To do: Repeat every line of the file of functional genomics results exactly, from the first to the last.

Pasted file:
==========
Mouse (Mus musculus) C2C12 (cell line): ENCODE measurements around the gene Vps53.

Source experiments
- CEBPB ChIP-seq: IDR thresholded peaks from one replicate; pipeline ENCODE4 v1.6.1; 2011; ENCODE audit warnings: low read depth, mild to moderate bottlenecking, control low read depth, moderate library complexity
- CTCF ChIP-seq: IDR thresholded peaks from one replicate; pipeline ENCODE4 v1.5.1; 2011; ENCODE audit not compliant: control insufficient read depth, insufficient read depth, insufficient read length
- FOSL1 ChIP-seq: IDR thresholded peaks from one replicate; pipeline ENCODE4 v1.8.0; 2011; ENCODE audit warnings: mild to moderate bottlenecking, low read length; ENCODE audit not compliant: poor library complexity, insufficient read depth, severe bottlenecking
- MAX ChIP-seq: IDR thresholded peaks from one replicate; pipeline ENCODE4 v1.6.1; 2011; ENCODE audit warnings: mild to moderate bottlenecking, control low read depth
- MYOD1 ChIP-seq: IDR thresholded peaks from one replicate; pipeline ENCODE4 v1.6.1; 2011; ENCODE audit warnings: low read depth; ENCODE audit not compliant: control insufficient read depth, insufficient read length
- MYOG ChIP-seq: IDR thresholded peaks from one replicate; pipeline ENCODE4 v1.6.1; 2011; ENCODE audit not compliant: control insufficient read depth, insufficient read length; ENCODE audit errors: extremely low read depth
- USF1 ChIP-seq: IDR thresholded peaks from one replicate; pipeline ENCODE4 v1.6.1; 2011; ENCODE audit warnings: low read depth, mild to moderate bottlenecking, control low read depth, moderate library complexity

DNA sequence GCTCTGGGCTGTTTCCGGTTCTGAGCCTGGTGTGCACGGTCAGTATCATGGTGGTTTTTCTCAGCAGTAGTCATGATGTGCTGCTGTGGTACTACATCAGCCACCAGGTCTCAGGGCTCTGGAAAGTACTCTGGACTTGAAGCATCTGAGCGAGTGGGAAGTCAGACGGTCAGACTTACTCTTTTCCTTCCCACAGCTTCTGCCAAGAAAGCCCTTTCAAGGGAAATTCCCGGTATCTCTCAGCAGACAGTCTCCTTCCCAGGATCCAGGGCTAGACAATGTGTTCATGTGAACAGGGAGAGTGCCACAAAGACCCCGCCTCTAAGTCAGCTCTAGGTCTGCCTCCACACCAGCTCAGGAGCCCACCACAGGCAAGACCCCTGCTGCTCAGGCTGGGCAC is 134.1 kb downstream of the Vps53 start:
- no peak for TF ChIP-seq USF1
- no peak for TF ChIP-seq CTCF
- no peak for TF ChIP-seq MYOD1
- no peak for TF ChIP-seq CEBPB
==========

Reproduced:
Mouse (Mus musculus) C2C12 (cell line): ENCODE measurements around the gene Vps53.

Source experiments
- CEBPB ChIP-seq: IDR thresholded peaks from one replicate; pipeline ENCODE4 v1.6.1; 2011; ENCODE audit warnings: low read depth, mild to moderate bottlenecking, control low read depth, moderate library complexity
- CTCF ChIP-seq: IDR thresholded peaks from one replicate; pipeline ENCODE4 v1.5.1; 2011; ENCODE audit not compliant: control insufficient read depth, insufficient read depth, insufficient read length
- FOSL1 ChIP-seq: IDR thresholded peaks from one replicate; pipeline ENCODE4 v1.8.0; 2011; ENCODE audit warnings: mild to moderate bottlenecking, low read length; ENCODE audit not compliant: poor library complexity, insufficient read depth, severe bottlenecking
- MAX ChIP-seq: IDR thresholded peaks from one replicate; pipeline ENCODE4 v1.6.1; 2011; ENCODE audit warnings: mild to moderate bottlenecking, control low read depth
- MYOD1 ChIP-seq: IDR thresholded peaks from one replicate; pipeline ENCODE4 v1.6.1; 2011; ENCODE audit warnings: low read depth; ENCODE audit not compliant: control insufficient read depth, insufficient read length
- MYOG ChIP-seq: IDR thresholded peaks from one replicate; pipeline ENCODE4 v1.6.1; 2011; ENCODE audit not compliant: control insufficient read depth, insufficient read length; ENCODE audit errors: extremely low read depth
- USF1 ChIP-seq: IDR thresholded peaks from one replicate; pipeline ENCODE4 v1.6.1; 2011; ENCODE audit warnings: low read depth, mild to moderate bottlenecking, control low read depth, moderate library complexity

DNA sequence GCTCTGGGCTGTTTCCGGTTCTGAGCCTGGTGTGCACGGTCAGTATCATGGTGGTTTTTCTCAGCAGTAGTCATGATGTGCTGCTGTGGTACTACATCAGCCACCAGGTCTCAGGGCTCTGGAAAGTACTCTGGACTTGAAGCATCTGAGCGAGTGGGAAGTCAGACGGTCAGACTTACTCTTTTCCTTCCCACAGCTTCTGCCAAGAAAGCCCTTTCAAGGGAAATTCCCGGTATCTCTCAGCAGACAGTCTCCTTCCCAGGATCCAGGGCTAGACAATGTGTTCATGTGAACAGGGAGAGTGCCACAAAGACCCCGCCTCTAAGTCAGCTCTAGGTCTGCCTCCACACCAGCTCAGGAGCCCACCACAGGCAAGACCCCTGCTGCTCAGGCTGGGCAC is 134.1 kb downstream of the Vps53 start:
- no peak for TF ChIP-seq USF1
- no peak for TF ChIP-seq CTCF
- no peak for TF ChIP-seq MYOD1
- no peak for TF ChIP-seq CEBPB